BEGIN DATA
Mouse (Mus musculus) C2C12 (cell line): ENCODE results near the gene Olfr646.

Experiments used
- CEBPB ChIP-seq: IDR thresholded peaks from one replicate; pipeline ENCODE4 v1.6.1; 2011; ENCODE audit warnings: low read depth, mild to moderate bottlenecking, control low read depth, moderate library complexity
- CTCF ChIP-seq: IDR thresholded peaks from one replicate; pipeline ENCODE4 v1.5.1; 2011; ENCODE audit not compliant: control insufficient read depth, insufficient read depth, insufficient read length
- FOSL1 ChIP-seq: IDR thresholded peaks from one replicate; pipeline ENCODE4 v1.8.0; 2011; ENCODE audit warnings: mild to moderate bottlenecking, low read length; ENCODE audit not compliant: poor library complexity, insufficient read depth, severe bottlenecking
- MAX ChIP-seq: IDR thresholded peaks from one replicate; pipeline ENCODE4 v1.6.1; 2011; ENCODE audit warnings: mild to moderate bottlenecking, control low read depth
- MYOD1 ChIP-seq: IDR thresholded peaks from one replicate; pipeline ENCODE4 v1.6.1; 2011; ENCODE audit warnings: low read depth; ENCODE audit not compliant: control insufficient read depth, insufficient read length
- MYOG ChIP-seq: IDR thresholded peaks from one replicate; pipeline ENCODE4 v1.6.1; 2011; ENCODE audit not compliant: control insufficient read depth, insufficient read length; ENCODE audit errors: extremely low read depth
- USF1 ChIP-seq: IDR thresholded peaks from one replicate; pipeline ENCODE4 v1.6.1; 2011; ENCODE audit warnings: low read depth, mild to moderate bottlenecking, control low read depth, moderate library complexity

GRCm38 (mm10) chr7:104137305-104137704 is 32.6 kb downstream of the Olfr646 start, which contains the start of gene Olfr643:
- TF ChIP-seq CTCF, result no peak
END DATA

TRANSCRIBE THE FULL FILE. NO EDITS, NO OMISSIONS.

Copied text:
Mouse (Mus musculus) C2C12 (cell line): ENCODE results near the gene Olfr646.

Experiments used
- CEBPB ChIP-seq: IDR thresholded peaks from one replicate; pipeline ENCODE4 v1.6.1; 2011; ENCODE audit warnings: low read depth, mild to moderate bottlenecking, control low read depth, moderate library complexity
- CTCF ChIP-seq: IDR thresholded peaks from one replicate; pipeline ENCODE4 v1.5.1; 2011; ENCODE audit not compliant: control insufficient read depth, insufficient read depth, insufficient read length
- FOSL1 ChIP-seq: IDR thresholded peaks from one replicate; pipeline ENCODE4 v1.8.0; 2011; ENCODE audit warnings: mild to moderate bottlenecking, low read length; ENCODE audit not compliant: poor library complexity, insufficient read depth, severe bottlenecking
- MAX ChIP-seq: IDR thresholded peaks from one replicate; pipeline ENCODE4 v1.6.1; 2011; ENCODE audit warnings: mild to moderate bottlenecking, control low read depth
- MYOD1 ChIP-seq: IDR thresholded peaks from one replicate; pipeline ENCODE4 v1.6.1; 2011; ENCODE audit warnings: low read depth; ENCODE audit not compliant: control insufficient read depth, insufficient read length
- MYOG ChIP-seq: IDR thresholded peaks from one replicate; pipeline ENCODE4 v1.6.1; 2011; ENCODE audit not compliant: control insufficient read depth, insufficient read length; ENCODE audit errors: extremely low read depth
- USF1 ChIP-seq: IDR thresholded peaks from one replicate; pipeline ENCODE4 v1.6.1; 2011; ENCODE audit warnings: low read depth, mild to moderate bottlenecking, control low read depth, moderate library complexity

GRCm38 (mm10) chr7:104137305-104137704 is 32.6 kb downstream of the Olfr646 start, which contains the start of gene Olfr643:
- TF ChIP-seq CTCF, result no peak